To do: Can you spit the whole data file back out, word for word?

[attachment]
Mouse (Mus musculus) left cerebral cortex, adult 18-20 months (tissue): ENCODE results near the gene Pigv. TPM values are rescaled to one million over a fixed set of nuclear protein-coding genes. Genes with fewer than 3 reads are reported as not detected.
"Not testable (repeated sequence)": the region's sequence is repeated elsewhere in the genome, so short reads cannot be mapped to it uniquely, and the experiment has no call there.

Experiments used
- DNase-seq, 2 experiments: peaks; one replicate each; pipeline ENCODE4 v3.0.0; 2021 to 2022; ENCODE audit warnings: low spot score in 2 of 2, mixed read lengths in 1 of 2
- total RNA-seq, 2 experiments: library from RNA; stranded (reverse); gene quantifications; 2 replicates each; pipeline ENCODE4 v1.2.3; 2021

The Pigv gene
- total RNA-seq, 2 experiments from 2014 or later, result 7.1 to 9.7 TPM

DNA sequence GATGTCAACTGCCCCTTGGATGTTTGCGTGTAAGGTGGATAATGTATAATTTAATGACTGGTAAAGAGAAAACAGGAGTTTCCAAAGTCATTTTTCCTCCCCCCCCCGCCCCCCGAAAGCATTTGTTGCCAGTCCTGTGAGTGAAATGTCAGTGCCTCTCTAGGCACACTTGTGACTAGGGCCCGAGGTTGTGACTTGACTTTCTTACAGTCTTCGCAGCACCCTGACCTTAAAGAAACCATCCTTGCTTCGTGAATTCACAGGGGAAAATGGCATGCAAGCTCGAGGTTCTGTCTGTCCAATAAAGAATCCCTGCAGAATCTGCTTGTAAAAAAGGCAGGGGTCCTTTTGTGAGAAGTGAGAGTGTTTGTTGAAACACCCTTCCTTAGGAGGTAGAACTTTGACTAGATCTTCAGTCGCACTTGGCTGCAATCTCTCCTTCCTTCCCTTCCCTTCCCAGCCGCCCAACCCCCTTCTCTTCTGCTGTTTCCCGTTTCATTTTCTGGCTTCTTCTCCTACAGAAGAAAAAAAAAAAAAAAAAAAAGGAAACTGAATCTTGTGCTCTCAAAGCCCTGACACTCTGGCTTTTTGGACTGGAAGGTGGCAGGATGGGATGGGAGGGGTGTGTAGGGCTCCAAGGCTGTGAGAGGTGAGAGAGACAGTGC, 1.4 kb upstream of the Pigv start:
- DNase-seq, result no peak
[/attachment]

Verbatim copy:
Mouse (Mus musculus) left cerebral cortex, adult 18-20 months (tissue): ENCODE results near the gene Pigv. TPM values are rescaled to one million over a fixed set of nuclear protein-coding genes. Genes with fewer than 3 reads are reported as not detected.
"Not testable (repeated sequence)": the region's sequence is repeated elsewhere in the genome, so short reads cannot be mapped to it uniquely, and the experiment has no call there.

Experiments used
- DNase-seq, 2 experiments: peaks; one replicate each; pipeline ENCODE4 v3.0.0; 2021 to 2022; ENCODE audit warnings: low spot score in 2 of 2, mixed read lengths in 1 of 2
- total RNA-seq, 2 experiments: library from RNA; stranded (reverse); gene quantifications; 2 replicates each; pipeline ENCODE4 v1.2.3; 2021

The Pigv gene
- total RNA-seq, 2 experiments from 2014 or later, result 7.1 to 9.7 TPM

DNA sequence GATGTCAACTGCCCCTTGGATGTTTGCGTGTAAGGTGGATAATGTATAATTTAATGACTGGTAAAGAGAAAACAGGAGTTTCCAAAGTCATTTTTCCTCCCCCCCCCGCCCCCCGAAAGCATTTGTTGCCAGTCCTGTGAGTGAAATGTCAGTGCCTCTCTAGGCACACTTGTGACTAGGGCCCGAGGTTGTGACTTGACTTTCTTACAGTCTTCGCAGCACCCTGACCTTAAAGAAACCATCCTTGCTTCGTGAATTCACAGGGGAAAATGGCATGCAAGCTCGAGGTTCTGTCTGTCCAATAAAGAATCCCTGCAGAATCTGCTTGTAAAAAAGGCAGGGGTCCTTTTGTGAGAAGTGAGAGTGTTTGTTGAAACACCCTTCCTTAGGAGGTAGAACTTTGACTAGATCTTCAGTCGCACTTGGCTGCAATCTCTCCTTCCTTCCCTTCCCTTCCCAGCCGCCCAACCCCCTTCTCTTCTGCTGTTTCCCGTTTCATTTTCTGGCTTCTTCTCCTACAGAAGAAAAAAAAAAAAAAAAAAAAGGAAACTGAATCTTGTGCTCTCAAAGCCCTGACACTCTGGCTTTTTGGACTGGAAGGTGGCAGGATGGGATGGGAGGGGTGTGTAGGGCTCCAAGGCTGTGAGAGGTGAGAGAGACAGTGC, 1.4 kb upstream of the Pigv start:
- DNase-seq, result no peak